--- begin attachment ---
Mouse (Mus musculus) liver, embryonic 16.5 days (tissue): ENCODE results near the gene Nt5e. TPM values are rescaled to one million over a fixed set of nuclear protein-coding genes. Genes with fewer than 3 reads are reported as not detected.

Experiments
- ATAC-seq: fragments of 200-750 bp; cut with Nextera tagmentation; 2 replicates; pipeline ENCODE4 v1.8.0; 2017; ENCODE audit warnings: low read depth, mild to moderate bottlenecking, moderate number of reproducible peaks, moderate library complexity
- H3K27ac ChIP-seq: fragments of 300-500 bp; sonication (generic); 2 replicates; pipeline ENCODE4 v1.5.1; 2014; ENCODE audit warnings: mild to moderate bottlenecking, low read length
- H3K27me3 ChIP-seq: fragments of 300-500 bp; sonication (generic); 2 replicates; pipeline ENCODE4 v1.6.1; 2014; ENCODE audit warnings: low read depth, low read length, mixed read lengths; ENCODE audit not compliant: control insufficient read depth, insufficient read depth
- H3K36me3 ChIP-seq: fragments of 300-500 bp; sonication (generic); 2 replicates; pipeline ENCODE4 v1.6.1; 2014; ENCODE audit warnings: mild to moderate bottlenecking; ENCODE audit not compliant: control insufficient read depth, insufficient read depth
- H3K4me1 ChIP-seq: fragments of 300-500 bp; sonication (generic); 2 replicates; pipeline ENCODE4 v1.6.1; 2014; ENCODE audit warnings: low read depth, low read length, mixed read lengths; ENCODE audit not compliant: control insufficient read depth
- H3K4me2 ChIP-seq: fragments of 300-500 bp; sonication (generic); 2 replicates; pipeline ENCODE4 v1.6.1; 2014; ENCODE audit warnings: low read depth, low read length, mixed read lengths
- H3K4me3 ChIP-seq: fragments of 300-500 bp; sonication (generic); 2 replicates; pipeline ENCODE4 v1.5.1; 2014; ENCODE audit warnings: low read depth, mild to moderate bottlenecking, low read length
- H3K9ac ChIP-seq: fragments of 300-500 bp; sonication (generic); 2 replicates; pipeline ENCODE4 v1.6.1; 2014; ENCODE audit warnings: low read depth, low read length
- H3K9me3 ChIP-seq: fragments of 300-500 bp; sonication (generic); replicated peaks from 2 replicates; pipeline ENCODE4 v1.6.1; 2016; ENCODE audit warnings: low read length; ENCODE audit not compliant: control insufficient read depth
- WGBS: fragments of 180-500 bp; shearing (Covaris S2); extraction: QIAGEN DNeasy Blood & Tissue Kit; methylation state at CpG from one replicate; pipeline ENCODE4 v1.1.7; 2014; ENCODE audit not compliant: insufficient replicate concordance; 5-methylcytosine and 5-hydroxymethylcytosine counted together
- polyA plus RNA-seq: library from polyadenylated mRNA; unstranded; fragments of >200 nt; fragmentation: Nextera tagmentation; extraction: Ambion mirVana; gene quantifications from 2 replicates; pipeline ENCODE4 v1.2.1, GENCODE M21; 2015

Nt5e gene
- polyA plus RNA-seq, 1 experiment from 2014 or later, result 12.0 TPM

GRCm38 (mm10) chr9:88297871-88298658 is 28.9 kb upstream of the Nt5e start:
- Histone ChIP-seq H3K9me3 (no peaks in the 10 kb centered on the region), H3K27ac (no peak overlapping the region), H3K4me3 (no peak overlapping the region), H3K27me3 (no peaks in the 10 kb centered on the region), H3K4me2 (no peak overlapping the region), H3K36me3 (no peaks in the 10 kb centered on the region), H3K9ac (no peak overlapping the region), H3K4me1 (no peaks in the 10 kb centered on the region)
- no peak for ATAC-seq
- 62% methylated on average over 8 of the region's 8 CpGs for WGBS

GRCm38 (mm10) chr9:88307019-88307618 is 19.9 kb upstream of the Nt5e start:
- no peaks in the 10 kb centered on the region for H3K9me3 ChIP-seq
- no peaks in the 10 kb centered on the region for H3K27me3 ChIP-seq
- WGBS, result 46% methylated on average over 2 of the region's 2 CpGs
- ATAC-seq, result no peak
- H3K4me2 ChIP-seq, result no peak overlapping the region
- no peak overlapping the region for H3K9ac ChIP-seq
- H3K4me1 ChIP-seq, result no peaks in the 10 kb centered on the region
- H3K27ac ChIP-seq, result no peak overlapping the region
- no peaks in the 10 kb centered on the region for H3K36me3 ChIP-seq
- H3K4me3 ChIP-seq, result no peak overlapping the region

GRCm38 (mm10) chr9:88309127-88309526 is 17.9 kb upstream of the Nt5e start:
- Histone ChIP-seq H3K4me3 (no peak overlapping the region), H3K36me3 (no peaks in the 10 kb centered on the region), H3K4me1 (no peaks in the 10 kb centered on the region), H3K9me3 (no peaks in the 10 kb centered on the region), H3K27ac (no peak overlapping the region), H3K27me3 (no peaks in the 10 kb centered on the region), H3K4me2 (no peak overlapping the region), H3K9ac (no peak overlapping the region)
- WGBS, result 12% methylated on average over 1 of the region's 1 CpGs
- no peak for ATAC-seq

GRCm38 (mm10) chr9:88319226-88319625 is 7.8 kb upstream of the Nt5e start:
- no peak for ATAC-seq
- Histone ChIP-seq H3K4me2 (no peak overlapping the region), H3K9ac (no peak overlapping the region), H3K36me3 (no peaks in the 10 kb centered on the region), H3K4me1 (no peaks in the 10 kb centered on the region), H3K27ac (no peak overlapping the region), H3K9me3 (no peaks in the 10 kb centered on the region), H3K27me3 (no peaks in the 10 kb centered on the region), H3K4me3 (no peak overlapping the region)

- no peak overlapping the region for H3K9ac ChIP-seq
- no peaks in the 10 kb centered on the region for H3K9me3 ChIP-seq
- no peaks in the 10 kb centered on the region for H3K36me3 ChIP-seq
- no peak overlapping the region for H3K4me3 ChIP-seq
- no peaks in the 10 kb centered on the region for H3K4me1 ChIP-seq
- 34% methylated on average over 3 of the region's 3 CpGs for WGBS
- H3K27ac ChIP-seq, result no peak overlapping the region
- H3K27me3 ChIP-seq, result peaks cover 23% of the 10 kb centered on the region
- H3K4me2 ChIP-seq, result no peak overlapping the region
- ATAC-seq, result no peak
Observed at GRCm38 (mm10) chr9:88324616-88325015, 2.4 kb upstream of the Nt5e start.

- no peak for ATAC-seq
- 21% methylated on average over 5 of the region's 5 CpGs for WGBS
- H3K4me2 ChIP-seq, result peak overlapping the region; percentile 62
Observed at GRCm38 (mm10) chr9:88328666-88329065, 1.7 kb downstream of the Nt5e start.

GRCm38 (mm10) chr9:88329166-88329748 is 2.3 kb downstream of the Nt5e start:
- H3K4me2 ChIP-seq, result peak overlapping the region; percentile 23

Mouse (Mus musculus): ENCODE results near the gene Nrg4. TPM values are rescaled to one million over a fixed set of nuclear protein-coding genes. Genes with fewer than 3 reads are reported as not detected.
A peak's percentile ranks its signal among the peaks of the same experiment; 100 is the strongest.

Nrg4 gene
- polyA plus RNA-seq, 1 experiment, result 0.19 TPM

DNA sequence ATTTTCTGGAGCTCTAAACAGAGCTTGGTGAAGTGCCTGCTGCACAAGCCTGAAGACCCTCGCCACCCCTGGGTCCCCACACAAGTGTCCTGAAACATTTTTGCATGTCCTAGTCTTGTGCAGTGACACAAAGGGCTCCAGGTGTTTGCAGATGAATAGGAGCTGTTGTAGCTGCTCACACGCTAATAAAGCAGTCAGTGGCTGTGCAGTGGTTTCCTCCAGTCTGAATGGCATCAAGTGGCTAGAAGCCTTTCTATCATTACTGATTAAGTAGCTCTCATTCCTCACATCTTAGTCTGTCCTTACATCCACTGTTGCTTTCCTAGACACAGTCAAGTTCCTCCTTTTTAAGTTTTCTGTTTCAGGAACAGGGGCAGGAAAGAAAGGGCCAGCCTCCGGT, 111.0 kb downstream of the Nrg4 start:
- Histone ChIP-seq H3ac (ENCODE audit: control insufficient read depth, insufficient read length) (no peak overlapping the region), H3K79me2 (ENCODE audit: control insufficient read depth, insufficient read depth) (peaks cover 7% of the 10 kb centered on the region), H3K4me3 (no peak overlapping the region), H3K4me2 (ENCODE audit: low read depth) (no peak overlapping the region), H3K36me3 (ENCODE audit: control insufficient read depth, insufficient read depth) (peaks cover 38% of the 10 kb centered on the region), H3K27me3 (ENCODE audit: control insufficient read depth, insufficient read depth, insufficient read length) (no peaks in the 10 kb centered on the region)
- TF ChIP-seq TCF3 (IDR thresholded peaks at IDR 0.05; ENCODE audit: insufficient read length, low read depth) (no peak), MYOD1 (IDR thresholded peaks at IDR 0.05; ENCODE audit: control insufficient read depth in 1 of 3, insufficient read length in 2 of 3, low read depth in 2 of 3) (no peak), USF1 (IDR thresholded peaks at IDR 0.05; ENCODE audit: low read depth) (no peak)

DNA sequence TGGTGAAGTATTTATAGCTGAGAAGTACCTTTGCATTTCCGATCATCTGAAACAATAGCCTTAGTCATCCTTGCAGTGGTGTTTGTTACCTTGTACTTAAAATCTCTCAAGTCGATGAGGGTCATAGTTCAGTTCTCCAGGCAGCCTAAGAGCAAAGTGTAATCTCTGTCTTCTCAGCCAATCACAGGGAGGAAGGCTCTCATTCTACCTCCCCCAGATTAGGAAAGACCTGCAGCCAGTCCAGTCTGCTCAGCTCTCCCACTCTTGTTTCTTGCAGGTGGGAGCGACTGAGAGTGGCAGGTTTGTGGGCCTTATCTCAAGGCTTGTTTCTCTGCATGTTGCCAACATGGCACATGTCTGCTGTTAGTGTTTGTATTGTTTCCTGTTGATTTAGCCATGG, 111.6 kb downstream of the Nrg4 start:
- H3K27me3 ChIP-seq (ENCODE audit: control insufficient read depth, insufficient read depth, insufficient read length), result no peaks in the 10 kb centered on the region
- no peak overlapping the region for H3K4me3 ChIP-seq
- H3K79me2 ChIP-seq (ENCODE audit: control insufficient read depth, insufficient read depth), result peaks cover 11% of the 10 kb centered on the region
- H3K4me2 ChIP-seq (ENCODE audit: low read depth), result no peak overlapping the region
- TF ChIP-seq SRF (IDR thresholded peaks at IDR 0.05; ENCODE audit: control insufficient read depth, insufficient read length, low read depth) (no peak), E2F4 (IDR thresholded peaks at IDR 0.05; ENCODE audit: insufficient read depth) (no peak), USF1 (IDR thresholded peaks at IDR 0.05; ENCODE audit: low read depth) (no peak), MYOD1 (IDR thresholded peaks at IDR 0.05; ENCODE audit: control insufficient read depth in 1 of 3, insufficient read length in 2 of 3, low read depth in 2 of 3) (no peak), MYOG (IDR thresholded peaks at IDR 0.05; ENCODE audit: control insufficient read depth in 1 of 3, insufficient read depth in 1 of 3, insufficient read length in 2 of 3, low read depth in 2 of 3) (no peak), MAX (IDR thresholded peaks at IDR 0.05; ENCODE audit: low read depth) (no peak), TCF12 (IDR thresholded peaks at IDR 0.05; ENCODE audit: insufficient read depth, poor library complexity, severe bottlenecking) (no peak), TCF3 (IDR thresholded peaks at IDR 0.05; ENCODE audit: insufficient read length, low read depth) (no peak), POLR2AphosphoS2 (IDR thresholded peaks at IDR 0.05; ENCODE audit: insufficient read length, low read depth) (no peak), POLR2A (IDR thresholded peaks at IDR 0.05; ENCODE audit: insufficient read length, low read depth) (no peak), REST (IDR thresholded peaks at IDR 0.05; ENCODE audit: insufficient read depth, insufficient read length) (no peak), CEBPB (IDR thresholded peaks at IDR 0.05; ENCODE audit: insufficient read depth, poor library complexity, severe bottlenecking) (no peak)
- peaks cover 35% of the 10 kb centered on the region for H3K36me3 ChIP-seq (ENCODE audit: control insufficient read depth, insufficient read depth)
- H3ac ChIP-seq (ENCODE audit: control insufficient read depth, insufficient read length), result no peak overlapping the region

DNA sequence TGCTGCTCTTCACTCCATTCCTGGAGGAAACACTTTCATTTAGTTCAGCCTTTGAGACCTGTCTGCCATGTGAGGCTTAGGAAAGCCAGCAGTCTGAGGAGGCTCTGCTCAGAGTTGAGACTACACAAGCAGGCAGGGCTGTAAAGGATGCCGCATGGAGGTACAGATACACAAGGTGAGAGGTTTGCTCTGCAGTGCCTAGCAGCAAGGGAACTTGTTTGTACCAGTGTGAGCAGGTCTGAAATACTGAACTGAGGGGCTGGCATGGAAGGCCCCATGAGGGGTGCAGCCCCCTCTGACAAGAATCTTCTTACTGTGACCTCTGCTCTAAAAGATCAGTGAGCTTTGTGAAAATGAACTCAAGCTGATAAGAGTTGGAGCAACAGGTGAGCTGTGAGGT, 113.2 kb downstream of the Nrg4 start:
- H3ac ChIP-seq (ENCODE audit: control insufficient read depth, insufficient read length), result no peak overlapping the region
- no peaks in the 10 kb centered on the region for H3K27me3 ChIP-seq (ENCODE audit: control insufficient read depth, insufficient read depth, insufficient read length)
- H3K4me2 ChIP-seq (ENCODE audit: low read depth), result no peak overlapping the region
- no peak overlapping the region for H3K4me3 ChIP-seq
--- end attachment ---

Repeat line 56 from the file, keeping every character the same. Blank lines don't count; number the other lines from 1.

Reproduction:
A peak's percentile ranks its signal among the peaks of the same experiment; 100 is the strongest.